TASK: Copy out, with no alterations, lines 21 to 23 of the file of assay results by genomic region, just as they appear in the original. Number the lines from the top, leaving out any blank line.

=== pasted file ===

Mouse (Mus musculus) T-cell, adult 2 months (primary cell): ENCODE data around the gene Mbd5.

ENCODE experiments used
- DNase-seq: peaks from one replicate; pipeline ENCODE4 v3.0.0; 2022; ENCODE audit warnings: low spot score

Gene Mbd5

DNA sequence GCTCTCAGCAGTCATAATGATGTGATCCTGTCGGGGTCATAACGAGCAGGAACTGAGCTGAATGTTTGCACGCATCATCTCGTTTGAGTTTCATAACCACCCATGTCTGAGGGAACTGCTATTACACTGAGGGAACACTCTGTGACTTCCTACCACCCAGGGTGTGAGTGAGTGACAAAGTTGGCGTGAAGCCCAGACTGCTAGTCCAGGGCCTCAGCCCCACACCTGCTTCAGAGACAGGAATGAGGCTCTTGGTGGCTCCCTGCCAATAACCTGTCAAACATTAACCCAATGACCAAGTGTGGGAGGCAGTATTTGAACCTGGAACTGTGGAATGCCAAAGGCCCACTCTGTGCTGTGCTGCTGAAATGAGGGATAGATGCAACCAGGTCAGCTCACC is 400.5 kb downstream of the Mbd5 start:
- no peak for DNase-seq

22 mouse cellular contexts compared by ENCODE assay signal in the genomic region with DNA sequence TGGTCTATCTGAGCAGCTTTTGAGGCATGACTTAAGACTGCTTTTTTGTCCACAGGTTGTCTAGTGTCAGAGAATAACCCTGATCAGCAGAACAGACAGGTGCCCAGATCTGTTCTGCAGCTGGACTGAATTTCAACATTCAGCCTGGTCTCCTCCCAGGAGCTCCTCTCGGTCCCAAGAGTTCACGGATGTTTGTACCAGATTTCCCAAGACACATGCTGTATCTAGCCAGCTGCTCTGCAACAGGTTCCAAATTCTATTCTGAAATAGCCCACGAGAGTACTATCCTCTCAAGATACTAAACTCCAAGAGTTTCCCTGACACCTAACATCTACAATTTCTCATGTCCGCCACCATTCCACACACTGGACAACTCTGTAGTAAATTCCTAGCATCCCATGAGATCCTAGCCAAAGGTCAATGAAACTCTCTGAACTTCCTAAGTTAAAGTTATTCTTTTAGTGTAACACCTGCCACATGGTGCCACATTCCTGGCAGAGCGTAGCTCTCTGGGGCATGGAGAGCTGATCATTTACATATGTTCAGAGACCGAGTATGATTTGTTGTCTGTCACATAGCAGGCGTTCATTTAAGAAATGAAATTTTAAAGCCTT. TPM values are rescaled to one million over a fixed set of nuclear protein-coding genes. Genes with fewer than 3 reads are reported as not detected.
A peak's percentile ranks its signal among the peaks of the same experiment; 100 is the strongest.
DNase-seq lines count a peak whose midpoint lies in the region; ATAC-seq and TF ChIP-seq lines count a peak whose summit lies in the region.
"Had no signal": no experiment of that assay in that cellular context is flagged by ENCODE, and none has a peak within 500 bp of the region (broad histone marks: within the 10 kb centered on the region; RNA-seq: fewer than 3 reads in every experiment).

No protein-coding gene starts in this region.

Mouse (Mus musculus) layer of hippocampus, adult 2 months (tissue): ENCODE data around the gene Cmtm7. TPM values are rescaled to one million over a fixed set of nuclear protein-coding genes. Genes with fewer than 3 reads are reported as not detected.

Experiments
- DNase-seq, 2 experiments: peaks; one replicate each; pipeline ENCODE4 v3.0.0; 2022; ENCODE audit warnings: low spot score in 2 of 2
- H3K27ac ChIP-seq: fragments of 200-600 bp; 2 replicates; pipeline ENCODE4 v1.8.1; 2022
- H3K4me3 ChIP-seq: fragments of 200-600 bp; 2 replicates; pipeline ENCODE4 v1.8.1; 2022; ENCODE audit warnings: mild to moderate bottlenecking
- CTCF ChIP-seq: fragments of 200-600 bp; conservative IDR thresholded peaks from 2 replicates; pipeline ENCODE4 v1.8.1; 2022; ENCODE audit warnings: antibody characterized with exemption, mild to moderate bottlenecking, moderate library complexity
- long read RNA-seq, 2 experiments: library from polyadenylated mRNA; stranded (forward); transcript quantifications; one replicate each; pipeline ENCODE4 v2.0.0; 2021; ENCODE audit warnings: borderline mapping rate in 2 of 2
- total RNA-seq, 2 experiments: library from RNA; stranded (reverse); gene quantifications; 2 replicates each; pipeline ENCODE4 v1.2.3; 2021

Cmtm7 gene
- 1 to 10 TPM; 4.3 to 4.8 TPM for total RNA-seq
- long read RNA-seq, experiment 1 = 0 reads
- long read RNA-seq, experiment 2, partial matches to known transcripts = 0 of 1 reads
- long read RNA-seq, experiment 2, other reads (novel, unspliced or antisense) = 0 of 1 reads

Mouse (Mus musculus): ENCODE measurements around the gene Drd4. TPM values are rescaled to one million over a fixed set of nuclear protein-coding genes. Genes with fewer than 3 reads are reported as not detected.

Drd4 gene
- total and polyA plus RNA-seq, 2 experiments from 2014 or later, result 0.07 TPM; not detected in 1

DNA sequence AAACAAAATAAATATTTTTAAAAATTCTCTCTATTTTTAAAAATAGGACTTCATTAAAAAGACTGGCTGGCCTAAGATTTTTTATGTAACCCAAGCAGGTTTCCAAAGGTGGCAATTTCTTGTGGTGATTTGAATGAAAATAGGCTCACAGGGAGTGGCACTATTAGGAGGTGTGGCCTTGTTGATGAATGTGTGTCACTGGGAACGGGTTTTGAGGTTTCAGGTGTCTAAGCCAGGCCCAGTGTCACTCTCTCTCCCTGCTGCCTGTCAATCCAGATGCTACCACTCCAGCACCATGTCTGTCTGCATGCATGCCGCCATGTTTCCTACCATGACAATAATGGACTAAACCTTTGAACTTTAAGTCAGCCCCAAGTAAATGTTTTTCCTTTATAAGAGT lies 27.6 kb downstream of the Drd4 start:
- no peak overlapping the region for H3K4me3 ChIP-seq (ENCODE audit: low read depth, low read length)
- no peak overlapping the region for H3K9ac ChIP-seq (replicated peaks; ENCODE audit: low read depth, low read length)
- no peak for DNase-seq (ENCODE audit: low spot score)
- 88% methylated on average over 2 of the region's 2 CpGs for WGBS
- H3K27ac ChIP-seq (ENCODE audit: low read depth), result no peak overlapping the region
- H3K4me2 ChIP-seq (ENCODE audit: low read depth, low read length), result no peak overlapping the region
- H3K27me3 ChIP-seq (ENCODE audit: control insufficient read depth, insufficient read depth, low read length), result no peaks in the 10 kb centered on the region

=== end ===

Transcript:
- 1 to 10 TPM; 4.3 to 4.8 TPM for total RNA-seq
- long read RNA-seq, experiment 1 = 0 reads
- long read RNA-seq, experiment 2, partial matches to known transcripts = 0 of 1 reads